On Friday, Gov. Kate Brown announced new metrics that could see 130,000 students return to in-person learning throughout the state.
Linn County was not included in the list of counties that can begin welcoming students back under certain criteria while Benton County qualifies for limited in-person instruction.
The information released on Friday provides a tweak to existing metrics that require counties to control the spread of COVID-19 in order to bring students back to school while allowing for exceptions for students most impacted by comprehensive distance learning.
“The new metrics still place a very high bar for low case counts while providing more flexibility for our younger students,” Brown said during a press conference held Friday.
“I want to be really clear that we are making adjustments to the metrics based on science,” she added. “They are not radical shifts; not every district across the state will meet these metrics.”
The requirement for the statewide positivity rate to be less than 5% is no longer a factor. Additionally, rather than depending on metrics from three consecutive weeks, cases from the previous 14 days will be taken into account.
Beginning Monday, schools will move up and down a color chart between four phases — green, yellow, orange and red — depending on their caseloads.
If the number of new cases in the county is less than 50 per 100,000 residents over 14 days, the county would be classified as green, which would allow in-person learning for all students.
Districts that fall into the yellow category could prioritize phasing in in-person or hybrid models for K-3 and eventually grades 4-6. Yellow means the county has seen between 50 and 100 new cases per 100,000 residents over 14 days.
The state introduced a transitional phase, dubbing it “orange,” that would see schools transitioning to comprehensive distance learning only if they have a new case count of 100-200 per 100,000 in population over 14 days.
Counties that have more than 200 new cases per 100,000 in population over 14 days are classified as red and must go to comprehensive distance learning for most students. Those districts can still offer limited in-person learning for students with special educational needs and other factors, including limited access to internet.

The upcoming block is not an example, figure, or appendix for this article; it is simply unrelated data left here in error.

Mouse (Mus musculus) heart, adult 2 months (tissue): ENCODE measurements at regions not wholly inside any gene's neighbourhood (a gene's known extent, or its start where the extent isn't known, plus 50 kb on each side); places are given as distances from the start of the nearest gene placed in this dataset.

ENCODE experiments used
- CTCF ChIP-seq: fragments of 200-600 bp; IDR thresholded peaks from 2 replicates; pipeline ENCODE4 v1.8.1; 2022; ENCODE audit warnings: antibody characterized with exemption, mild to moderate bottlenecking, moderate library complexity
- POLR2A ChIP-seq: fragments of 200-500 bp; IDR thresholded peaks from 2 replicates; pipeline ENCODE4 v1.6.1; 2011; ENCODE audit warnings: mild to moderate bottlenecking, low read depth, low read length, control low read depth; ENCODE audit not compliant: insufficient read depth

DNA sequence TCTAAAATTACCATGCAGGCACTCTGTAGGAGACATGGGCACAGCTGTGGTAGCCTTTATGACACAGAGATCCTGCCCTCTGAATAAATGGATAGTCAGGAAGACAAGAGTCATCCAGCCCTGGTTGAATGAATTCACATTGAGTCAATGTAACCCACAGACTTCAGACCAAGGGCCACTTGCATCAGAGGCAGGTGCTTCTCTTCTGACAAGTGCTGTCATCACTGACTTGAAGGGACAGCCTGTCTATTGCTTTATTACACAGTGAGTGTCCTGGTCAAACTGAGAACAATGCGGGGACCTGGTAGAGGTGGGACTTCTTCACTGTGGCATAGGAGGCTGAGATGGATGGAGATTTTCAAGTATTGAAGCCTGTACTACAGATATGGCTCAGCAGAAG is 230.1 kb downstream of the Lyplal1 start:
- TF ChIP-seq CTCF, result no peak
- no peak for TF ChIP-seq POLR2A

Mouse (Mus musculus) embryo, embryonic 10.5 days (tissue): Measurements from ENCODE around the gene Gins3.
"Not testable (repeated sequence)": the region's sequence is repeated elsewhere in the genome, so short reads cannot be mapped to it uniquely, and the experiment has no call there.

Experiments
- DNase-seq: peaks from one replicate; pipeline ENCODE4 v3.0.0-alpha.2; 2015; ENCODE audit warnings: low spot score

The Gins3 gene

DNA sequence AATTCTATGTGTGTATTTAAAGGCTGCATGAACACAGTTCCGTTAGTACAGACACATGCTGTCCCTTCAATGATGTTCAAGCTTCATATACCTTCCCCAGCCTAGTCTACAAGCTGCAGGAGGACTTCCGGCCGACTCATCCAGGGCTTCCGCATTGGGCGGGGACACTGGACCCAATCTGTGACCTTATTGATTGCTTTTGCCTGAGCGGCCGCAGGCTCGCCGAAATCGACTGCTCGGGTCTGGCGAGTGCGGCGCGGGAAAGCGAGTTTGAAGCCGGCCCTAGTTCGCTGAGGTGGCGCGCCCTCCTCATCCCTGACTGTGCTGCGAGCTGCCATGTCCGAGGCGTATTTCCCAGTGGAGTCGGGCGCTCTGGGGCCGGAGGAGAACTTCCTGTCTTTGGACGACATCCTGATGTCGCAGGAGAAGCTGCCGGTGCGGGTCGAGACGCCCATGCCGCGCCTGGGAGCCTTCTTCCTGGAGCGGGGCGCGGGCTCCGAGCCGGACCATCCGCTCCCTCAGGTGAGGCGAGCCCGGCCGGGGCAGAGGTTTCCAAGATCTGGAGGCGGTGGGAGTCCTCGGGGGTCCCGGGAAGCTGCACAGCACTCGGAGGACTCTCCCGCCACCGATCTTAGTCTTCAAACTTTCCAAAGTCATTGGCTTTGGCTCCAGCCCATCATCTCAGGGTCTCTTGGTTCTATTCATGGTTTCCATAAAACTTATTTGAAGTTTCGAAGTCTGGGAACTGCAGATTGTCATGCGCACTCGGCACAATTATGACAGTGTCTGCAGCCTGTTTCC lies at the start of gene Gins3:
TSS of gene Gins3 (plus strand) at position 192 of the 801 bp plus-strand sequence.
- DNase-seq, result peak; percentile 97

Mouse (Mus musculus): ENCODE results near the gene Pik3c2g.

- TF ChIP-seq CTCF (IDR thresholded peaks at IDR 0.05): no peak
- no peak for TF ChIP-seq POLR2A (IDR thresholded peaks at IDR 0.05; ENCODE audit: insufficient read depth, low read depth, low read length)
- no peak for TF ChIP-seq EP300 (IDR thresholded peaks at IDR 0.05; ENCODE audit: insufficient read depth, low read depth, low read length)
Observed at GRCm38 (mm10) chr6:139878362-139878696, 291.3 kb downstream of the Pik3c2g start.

The metrics differ slightly for smaller counties versus those more densely populated.
Linn County, according to information released by the Oregon Department of Education and Oregon Health Authority on Friday, is in the red category. Benton County is yellow and could prioritize in-person for K-3.
For Greater Albany Public Schools, which has schools in both counties, it means teachers and students could live in a red county and teach or learn in a yellow county.
“Greater Albany Public Schools staff learned of the changes to the metrics this morning,” GAPS spokesperson Andrew Tomsky said. “We note that there are several aspects that have changed from our original guidance. In the next few work days, district staff will be examining the changes and evaluate the potential impact this may have on our current timeline for opening.”
On Monday, GAPS Superintendent Melissa Goff announced that elementary school students would not return to in-person classes until January and older students wouldn’t see classrooms until February at the earliest.
GAPS has consistently maintained that both Linn and Benton County must meet ODE and OHA metrics before any GAPS school opens for in-person instruction.
The close relationship between Benton and Linn County further complicates the reopening of schools under the new metrics as well. According to ODE, if a school draws more than 10% of its students or staff from another county where case rates are higher, it should delay reopening until rates decrease.
"For our district, Benton County and Linn County metrics impact our decision making because more than 10% of our staff live in Linn County," a statement from Corvallis Superintendent Ryan Noss read. "Our leadership team will review the new metrics and our readiness to return students to in-person learning. We will prioritize the health and safety of students and staff and will continue to move with purpose based on these new metrics."
Noss said more information would be available in the coming days.
“When we closed schools, we knew it was going to be an incredible interruption in each student’s education,” Brown said Friday.
The shift in the metrics, she said, was grounded in science but also in new information that schools are not “super spreader” institutions, meaning children do not seem to be worsening the spread of COVID-19 in the broader community.
And while the majority of students across the state, Brown said, would not be able to return to school under these new metrics, about 130,000 students could begin in-person learning.
“Our schools do much more than teach and inspire our kids,” Brown said, citing access to food, mental heath support and other services. “Schools are truly the center of it all.”
But for schools that don’t currently meet the new metrics, Brown said they provided a tangible goalpost.
Additionally, ODE Director Colt Gill noted that every county in Oregon has at one time or another met the new metrics, making it possible for each county to do so again.
However, Brown also said that Friday saw the second consecutive day of record-breaking caseloads for the state, with 600 new confirmed and presumptive COVID-19 cases reported.